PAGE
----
There are many hidden costs of cosplay, between mock up materials, tools, paints and adhesives, you’ll be surprised at how quickly everything adds up. Your largest costs are going to be tools, a sewing machine, heat gun, 3D printer, box cutters, or quality scissors. For these, I try to think of them as investments. Yes, right now you’re spending $20, $50, $100+ on a single item, but this is a tool that you’ll be using for every costume you make until it breaks. After making 13+ projects, a sewing machine that costs $100 will average out at less than $10 a project. Don’t forget that these are also investments that you can make with another person. Having a local cosplay buddy allowed the two of us to cut our costs down by sharing supplies that we purchased together. The $30 heatgun we both needed was now $15 and we now had someone we could ask for advice if something was going wrong.
The large upfront costs of larger tools can be a reason for cosplayers to specialize in a certain area. By specializing, you can afford to invest the extra $20 into higher quality tools and you force yourself to practice more. As you put more hours into practicing, testing and building, you’ll find yourself making fewer mistakes, and you’ll be finishing larger and more complex projects faster than you ever thought you would.
Everyone starts somewhere. When you first start learning any new skill, you're going to make a lot of mistakes, and cosplay is no different. It's important to recognize this before you start costuming, because mistakes add up quickly and can undo hours of work in seconds. The stress from traveling and wearing a costume can turn those mistakes into cracks, tears and major break. For the first 2 years I spent cosplaying, every costume I made had something that broke on it between the time we left the house for the convention and getting home four days later. This is so common that many conventions now have rooms dedicated to hot-fixing costumes that are breaking. Having a prop break can be heartbreaking, especially when it’s caused by someone else mishandling the prop. The most important thing to remember is that these are all learning opportunities, and mistakes that you won't be making in the future.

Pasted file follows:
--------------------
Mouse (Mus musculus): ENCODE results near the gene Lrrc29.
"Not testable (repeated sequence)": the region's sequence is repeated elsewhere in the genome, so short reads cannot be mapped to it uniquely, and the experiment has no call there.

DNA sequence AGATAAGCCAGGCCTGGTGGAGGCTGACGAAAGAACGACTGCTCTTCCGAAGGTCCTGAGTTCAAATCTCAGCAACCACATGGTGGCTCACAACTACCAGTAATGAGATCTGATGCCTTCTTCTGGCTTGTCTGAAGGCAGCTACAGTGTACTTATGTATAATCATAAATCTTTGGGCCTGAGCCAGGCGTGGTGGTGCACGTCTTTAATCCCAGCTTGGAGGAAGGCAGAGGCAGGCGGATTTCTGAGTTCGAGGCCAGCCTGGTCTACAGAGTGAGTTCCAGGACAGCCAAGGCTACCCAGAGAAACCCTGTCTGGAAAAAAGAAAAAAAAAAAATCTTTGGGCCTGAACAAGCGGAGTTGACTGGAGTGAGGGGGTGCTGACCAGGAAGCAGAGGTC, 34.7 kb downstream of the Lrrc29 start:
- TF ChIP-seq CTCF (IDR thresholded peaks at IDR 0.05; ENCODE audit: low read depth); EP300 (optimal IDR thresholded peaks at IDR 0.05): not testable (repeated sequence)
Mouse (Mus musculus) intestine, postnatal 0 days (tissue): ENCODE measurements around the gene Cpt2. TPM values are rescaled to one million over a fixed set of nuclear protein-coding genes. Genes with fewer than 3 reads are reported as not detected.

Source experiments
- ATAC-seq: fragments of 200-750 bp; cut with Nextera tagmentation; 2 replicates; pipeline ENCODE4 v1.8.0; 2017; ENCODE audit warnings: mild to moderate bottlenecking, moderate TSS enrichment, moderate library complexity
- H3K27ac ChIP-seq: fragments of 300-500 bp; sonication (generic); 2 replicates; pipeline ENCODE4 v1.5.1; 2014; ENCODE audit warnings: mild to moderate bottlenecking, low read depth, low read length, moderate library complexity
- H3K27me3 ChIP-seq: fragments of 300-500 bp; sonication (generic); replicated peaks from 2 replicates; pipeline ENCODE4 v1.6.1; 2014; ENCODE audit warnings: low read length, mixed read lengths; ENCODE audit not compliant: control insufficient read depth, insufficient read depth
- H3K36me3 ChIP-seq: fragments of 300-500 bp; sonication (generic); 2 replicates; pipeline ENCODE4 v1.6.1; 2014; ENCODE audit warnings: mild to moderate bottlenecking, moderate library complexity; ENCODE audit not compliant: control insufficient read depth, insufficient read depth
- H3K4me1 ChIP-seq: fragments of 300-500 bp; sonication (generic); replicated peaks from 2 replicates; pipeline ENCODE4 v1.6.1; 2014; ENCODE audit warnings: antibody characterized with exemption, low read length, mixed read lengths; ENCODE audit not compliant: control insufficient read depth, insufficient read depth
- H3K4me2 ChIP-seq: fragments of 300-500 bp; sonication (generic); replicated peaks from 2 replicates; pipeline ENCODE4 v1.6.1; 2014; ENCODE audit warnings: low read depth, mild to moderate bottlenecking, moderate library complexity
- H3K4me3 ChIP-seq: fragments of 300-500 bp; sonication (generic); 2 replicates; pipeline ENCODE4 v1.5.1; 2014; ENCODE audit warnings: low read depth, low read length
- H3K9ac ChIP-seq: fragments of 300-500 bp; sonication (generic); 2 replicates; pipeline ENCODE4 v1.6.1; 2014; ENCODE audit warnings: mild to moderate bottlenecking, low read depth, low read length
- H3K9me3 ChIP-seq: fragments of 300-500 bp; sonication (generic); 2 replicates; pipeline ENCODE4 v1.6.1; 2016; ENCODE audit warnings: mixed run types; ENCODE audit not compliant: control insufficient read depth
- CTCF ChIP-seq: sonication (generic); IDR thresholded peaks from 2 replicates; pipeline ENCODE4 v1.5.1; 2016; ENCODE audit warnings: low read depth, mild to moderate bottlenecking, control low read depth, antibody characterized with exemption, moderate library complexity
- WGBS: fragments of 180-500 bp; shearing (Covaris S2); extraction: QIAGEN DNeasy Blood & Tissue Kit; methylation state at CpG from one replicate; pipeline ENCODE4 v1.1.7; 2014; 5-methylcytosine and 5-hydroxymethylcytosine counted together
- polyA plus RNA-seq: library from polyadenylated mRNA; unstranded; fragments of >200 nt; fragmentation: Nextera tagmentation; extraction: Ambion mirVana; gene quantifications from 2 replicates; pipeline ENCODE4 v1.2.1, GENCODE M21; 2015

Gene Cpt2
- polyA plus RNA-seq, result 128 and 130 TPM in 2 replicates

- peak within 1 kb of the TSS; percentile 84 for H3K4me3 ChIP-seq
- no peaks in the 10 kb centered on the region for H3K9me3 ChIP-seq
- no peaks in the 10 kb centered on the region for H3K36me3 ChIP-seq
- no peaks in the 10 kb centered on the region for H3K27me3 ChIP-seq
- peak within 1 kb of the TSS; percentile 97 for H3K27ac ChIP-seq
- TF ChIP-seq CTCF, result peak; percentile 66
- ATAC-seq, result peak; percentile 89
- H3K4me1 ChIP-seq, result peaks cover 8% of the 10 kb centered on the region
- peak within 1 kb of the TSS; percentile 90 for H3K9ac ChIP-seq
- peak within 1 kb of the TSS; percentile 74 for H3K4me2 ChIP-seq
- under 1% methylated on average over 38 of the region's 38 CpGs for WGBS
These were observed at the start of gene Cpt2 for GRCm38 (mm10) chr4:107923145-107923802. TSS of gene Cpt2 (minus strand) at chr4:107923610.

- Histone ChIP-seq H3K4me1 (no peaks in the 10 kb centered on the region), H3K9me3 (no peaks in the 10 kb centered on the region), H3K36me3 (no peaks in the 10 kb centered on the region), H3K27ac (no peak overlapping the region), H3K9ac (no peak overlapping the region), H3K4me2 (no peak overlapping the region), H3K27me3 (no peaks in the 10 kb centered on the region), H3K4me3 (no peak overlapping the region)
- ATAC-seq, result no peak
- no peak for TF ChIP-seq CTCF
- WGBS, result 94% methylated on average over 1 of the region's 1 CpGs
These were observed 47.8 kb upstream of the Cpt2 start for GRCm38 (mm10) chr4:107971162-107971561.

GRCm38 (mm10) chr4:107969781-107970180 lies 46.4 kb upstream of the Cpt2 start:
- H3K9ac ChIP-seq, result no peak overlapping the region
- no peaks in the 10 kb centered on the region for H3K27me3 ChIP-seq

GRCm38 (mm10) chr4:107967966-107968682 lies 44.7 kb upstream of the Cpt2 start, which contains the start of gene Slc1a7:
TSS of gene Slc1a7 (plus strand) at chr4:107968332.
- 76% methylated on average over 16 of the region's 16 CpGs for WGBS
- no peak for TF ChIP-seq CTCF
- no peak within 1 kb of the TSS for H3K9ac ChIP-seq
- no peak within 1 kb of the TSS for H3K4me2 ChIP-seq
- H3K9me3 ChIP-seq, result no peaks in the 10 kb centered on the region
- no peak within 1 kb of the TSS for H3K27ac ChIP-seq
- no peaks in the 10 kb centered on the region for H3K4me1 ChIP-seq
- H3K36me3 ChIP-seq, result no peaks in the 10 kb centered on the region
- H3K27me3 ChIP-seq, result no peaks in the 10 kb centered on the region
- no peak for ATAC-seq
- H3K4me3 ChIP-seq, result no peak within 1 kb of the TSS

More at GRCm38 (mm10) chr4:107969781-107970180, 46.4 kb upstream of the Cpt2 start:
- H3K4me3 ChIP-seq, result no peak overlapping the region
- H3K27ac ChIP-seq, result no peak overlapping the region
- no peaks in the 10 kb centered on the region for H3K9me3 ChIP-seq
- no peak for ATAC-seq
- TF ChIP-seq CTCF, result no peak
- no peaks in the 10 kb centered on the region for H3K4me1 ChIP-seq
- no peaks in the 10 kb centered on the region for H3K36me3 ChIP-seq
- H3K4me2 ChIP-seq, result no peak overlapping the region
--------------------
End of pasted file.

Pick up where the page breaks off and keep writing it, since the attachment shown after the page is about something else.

Fixing props and costumes on the fly can be very difficult, but as you make more projects you’ll notice that your builds are becoming more stable, lasting longer and taking less wear & tear. As you continue to improve and grow as an artist, you'll see yourself making mistakes fewer, and hopefully repeating old ones less and less. One of the key points to remember about cosplay is that everyone starts somewhere, and that the first step to improvement is failure.
It’s extremely difficult to describe how it feels to be in character at an event, interacting with other characters from your favorite games, or the looks on peoples faces when they see their favorite character, or how clean it feels to have Valentine's Bonesaw mounted above your computer. But all I can say is that it’s probably one of the coolest feelings ever, and it’s why I continue to push myself to become a better & better artist every day. Watching yourself improve over the years while also having amazingly cool props, photos and videos to mark your progress is why I love cosplaying, and why I’ll probably never stop. The most important thing to remember about cosplay (probably while you’re yelling at your sewing machine for becoming unthreaded for 15,000th time) is that all the work is worth it. The experiences you gain from being a cosplay are amazing, incredibly unique and the friends you gain are going to make it even better.